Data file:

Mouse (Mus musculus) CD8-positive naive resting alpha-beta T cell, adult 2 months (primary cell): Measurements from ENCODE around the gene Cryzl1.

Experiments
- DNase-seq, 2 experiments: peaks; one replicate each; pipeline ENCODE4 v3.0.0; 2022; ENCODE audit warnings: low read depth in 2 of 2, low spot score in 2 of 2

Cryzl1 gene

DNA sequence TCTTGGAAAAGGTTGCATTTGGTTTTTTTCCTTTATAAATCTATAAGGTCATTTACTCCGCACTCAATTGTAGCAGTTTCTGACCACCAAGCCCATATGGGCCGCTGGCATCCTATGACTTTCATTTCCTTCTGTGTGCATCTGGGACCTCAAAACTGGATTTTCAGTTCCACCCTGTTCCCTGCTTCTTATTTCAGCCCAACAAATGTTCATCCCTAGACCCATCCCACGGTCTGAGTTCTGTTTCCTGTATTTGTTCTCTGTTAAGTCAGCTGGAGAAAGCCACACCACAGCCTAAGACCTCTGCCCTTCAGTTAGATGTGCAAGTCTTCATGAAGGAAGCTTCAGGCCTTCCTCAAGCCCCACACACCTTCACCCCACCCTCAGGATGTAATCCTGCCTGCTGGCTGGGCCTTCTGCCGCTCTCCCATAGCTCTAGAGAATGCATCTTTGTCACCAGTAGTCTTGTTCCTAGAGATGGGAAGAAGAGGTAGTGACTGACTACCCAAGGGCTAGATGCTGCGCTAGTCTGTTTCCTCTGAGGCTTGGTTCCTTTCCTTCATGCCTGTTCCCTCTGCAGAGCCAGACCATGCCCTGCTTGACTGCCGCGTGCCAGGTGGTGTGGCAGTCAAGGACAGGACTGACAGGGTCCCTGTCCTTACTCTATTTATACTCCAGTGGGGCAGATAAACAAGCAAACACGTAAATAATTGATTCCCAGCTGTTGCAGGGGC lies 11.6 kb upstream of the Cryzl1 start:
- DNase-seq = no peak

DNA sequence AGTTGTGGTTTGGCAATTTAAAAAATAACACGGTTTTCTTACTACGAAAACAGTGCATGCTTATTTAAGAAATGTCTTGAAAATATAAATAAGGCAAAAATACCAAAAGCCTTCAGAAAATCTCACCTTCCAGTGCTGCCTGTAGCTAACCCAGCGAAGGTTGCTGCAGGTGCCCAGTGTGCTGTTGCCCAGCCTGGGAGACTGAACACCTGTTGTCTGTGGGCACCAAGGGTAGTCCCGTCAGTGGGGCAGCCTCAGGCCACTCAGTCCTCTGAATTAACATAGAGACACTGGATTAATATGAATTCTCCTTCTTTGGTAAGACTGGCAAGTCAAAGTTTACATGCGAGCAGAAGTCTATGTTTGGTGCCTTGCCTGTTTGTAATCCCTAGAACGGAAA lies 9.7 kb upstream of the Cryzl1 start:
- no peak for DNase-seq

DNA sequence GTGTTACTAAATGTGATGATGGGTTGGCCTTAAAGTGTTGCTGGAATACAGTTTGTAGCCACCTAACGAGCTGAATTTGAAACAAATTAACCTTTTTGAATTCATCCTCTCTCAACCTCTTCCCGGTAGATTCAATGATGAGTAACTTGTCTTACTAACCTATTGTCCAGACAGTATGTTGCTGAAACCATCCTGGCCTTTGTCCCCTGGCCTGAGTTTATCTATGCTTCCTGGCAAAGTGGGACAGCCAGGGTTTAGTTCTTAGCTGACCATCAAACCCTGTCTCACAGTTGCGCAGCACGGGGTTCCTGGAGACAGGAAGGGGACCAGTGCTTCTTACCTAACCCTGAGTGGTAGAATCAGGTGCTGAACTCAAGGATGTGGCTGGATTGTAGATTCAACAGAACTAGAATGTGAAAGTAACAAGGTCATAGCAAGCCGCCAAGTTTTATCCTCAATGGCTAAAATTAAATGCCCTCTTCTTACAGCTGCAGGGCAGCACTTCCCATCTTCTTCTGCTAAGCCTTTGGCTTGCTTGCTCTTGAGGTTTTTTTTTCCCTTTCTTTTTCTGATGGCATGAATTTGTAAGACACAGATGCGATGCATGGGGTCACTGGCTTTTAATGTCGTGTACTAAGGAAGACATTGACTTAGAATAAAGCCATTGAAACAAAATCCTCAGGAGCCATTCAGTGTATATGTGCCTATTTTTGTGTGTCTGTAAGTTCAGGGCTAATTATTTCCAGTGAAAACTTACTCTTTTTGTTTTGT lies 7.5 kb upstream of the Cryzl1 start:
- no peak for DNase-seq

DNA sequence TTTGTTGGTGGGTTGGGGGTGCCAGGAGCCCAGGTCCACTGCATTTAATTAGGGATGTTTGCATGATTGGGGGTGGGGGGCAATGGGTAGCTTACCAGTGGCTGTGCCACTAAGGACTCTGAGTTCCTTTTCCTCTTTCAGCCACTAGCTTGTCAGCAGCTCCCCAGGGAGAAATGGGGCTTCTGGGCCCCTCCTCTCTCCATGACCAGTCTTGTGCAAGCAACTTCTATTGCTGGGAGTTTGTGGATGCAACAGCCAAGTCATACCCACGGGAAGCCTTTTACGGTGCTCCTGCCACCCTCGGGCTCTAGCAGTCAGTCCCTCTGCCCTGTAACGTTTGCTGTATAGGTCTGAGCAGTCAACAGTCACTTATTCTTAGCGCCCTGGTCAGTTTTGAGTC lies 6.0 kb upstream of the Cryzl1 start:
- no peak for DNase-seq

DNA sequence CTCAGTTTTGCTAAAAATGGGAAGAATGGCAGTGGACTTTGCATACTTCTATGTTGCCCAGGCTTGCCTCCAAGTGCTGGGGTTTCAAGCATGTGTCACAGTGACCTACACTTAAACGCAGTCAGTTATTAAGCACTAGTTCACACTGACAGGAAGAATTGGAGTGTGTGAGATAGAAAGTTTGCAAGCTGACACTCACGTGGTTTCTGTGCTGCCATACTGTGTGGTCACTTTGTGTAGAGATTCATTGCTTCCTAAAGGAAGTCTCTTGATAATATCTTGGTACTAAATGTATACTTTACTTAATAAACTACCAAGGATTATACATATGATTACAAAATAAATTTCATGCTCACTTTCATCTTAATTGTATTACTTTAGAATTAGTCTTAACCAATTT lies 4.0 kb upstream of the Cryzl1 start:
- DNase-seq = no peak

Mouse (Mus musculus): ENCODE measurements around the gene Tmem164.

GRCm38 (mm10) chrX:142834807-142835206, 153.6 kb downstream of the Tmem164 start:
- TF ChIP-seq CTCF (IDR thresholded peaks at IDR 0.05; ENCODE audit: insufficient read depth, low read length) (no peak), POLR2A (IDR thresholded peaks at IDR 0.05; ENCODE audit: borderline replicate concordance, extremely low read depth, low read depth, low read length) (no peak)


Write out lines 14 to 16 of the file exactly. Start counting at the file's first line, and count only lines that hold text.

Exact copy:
- DNase-seq = no peak

Mouse (Mus musculus): ENCODE measurements around the gene Tmem164.

GRCm38 (mm10) chrX:142834807-142835206, 153.6 kb downstream of the Tmem164 start: